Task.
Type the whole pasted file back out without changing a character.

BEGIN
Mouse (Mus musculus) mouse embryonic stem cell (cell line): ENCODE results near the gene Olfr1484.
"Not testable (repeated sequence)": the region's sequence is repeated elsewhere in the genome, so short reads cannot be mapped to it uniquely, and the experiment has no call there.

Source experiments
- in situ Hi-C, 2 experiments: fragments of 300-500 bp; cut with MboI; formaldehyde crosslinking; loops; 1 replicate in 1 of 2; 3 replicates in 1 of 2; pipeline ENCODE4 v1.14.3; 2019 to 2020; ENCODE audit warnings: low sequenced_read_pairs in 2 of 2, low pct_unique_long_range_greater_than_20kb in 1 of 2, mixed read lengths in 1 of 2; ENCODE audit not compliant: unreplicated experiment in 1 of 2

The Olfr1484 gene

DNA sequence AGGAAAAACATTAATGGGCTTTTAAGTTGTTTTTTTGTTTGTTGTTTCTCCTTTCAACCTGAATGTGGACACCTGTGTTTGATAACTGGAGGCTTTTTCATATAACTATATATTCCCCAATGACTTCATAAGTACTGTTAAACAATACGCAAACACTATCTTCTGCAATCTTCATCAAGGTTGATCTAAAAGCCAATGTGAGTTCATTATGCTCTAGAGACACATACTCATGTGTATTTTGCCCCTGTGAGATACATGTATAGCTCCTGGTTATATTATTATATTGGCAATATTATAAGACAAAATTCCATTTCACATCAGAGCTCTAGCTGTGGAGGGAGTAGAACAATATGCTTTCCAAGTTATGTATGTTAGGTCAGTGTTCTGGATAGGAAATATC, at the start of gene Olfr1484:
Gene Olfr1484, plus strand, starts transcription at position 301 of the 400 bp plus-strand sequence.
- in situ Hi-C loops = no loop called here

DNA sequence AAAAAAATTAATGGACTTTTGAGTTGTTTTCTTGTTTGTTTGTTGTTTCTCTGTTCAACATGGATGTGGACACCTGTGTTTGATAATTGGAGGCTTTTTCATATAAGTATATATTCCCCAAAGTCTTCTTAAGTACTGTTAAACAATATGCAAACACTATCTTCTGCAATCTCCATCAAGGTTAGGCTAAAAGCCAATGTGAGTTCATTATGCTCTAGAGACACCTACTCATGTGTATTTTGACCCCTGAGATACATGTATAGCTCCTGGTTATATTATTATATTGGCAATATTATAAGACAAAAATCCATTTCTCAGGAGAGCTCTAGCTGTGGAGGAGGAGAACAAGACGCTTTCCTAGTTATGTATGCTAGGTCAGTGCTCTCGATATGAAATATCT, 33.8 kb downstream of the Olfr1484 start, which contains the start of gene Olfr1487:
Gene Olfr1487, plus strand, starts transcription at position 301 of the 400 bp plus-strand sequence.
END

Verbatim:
Mouse (Mus musculus) mouse embryonic stem cell (cell line): ENCODE results near the gene Olfr1484.
"Not testable (repeated sequence)": the region's sequence is repeated elsewhere in the genome, so short reads cannot be mapped to it uniquely, and the experiment has no call there.

Source experiments
- in situ Hi-C, 2 experiments: fragments of 300-500 bp; cut with MboI; formaldehyde crosslinking; loops; 1 replicate in 1 of 2; 3 replicates in 1 of 2; pipeline ENCODE4 v1.14.3; 2019 to 2020; ENCODE audit warnings: low sequenced_read_pairs in 2 of 2, low pct_unique_long_range_greater_than_20kb in 1 of 2, mixed read lengths in 1 of 2; ENCODE audit not compliant: unreplicated experiment in 1 of 2

The Olfr1484 gene

DNA sequence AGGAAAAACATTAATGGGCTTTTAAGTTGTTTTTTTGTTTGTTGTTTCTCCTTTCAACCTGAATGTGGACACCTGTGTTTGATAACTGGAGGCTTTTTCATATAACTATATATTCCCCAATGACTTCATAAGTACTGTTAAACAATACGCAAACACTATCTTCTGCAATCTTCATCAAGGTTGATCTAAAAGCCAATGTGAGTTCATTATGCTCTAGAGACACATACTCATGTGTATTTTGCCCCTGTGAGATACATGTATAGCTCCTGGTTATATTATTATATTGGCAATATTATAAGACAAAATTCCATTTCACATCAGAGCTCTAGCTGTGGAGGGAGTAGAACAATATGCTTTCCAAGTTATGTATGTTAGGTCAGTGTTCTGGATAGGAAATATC, at the start of gene Olfr1484:
Gene Olfr1484, plus strand, starts transcription at position 301 of the 400 bp plus-strand sequence.
- in situ Hi-C loops = no loop called here

DNA sequence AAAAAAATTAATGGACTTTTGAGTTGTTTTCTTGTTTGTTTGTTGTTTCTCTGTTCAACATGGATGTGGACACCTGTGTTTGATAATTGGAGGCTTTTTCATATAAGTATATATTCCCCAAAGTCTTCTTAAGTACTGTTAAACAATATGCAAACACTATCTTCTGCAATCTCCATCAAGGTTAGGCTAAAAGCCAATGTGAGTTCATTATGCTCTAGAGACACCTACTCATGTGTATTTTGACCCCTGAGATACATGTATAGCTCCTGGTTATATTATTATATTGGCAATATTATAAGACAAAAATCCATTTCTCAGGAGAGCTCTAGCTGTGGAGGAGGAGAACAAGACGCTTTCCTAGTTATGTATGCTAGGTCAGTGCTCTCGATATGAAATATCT, 33.8 kb downstream of the Olfr1484 start, which contains the start of gene Olfr1487:
Gene Olfr1487, plus strand, starts transcription at position 301 of the 400 bp plus-strand sequence.